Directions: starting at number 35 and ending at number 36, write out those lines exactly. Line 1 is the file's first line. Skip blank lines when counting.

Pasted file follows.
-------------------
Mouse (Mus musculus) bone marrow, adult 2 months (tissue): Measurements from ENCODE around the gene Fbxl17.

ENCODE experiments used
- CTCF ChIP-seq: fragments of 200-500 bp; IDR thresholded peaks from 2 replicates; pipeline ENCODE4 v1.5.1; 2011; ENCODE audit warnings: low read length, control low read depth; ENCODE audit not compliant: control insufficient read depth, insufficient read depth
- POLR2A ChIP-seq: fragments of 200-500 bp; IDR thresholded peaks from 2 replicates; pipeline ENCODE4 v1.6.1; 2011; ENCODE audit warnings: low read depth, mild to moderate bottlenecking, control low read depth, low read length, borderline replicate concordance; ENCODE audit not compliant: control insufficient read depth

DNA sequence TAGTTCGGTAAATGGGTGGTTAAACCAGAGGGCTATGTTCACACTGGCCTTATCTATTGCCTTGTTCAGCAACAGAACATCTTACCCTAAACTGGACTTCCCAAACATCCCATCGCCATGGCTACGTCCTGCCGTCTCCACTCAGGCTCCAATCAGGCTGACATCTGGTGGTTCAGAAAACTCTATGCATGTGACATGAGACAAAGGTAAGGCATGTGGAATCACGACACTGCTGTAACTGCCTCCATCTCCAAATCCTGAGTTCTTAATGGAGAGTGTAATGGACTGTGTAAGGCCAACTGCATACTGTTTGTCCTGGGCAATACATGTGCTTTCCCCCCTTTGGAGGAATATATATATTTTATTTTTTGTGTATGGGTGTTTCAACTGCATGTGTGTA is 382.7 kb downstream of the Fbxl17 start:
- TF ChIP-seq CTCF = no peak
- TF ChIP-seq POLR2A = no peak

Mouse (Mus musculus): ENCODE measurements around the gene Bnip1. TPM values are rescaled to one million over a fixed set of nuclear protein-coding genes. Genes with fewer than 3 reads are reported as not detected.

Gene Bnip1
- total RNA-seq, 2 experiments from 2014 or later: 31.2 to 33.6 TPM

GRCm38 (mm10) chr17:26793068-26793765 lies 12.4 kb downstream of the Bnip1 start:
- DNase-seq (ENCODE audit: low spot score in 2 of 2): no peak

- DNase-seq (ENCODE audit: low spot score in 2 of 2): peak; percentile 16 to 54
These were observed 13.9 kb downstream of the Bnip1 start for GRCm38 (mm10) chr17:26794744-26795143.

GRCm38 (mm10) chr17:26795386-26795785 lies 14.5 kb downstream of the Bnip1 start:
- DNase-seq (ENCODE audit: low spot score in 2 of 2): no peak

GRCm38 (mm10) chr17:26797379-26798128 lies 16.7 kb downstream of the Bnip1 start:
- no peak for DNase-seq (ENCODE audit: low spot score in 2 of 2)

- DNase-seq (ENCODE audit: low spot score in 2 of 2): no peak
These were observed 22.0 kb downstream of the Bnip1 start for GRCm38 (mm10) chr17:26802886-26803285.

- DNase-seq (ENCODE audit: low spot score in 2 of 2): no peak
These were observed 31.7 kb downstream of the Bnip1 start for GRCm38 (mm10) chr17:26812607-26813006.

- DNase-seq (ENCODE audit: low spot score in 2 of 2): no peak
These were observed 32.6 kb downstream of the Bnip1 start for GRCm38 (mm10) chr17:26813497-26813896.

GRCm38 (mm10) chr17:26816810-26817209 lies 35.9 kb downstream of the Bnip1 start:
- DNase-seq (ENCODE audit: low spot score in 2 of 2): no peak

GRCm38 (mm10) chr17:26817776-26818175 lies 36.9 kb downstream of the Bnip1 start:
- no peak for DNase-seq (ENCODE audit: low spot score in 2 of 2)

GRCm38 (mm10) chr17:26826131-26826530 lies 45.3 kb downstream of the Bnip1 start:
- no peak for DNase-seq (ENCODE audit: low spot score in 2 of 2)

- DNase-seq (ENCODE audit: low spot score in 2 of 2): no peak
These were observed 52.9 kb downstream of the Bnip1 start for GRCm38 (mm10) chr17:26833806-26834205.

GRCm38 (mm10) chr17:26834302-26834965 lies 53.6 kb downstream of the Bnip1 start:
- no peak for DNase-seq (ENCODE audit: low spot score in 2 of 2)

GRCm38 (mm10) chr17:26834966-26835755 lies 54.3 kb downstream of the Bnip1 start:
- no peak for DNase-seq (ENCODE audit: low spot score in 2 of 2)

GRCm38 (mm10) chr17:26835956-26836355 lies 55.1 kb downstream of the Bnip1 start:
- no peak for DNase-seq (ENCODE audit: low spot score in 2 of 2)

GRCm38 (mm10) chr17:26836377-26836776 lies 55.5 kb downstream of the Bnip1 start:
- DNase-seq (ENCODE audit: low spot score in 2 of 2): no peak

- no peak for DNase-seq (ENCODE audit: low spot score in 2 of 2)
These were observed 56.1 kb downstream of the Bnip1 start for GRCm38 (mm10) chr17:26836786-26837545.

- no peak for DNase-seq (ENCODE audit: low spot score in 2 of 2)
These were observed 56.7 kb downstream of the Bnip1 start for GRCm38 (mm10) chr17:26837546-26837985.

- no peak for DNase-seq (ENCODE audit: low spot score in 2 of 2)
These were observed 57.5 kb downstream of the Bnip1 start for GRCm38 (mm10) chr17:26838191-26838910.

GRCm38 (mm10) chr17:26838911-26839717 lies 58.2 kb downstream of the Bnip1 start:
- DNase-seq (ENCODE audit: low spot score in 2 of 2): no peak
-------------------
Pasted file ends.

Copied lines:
GRCm38 (mm10) chr17:26834966-26835755 lies 54.3 kb downstream of the Bnip1 start:
- no peak for DNase-seq (ENCODE audit: low spot score in 2 of 2)